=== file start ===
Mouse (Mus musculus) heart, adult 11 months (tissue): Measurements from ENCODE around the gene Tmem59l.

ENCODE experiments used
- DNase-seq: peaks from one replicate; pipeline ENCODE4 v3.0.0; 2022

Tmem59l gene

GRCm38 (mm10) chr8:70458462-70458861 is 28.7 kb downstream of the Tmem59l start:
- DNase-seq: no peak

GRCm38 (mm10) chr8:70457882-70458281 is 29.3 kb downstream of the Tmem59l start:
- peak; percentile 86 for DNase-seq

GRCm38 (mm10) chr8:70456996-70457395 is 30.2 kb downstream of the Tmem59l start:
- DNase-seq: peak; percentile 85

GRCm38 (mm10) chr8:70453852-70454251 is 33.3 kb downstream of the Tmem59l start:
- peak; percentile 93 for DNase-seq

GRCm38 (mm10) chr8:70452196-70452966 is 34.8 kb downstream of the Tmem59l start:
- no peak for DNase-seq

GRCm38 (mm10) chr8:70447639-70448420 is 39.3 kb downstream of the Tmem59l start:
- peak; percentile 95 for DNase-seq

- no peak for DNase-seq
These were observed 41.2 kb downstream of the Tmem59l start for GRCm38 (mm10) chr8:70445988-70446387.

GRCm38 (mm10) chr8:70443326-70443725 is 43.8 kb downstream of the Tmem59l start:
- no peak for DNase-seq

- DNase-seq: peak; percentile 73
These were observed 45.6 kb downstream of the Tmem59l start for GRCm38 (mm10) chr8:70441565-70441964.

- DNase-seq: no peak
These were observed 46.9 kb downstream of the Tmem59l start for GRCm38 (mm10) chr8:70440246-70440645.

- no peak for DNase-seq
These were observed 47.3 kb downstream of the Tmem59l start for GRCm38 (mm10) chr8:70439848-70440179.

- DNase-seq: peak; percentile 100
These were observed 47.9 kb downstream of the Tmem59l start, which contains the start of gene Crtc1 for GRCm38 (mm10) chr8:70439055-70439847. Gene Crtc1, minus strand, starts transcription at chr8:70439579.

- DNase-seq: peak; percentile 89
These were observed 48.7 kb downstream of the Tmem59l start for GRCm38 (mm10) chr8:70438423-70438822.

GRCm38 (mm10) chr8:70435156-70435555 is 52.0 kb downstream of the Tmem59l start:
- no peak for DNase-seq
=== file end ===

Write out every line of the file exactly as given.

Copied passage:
Mouse (Mus musculus) heart, adult 11 months (tissue): Measurements from ENCODE around the gene Tmem59l.

ENCODE experiments used
- DNase-seq: peaks from one replicate; pipeline ENCODE4 v3.0.0; 2022

Tmem59l gene

GRCm38 (mm10) chr8:70458462-70458861 is 28.7 kb downstream of the Tmem59l start:
- DNase-seq: no peak

GRCm38 (mm10) chr8:70457882-70458281 is 29.3 kb downstream of the Tmem59l start:
- peak; percentile 86 for DNase-seq

GRCm38 (mm10) chr8:70456996-70457395 is 30.2 kb downstream of the Tmem59l start:
- DNase-seq: peak; percentile 85

GRCm38 (mm10) chr8:70453852-70454251 is 33.3 kb downstream of the Tmem59l start:
- peak; percentile 93 for DNase-seq

GRCm38 (mm10) chr8:70452196-70452966 is 34.8 kb downstream of the Tmem59l start:
- no peak for DNase-seq

GRCm38 (mm10) chr8:70447639-70448420 is 39.3 kb downstream of the Tmem59l start:
- peak; percentile 95 for DNase-seq

- no peak for DNase-seq
These were observed 41.2 kb downstream of the Tmem59l start for GRCm38 (mm10) chr8:70445988-70446387.

GRCm38 (mm10) chr8:70443326-70443725 is 43.8 kb downstream of the Tmem59l start:
- no peak for DNase-seq

- DNase-seq: peak; percentile 73
These were observed 45.6 kb downstream of the Tmem59l start for GRCm38 (mm10) chr8:70441565-70441964.

- DNase-seq: no peak
These were observed 46.9 kb downstream of the Tmem59l start for GRCm38 (mm10) chr8:70440246-70440645.

- no peak for DNase-seq
These were observed 47.3 kb downstream of the Tmem59l start for GRCm38 (mm10) chr8:70439848-70440179.

- DNase-seq: peak; percentile 100
These were observed 47.9 kb downstream of the Tmem59l start, which contains the start of gene Crtc1 for GRCm38 (mm10) chr8:70439055-70439847. Gene Crtc1, minus strand, starts transcription at chr8:70439579.

- DNase-seq: peak; percentile 89
These were observed 48.7 kb downstream of the Tmem59l start for GRCm38 (mm10) chr8:70438423-70438822.

GRCm38 (mm10) chr8:70435156-70435555 is 52.0 kb downstream of the Tmem59l start:
- no peak for DNase-seq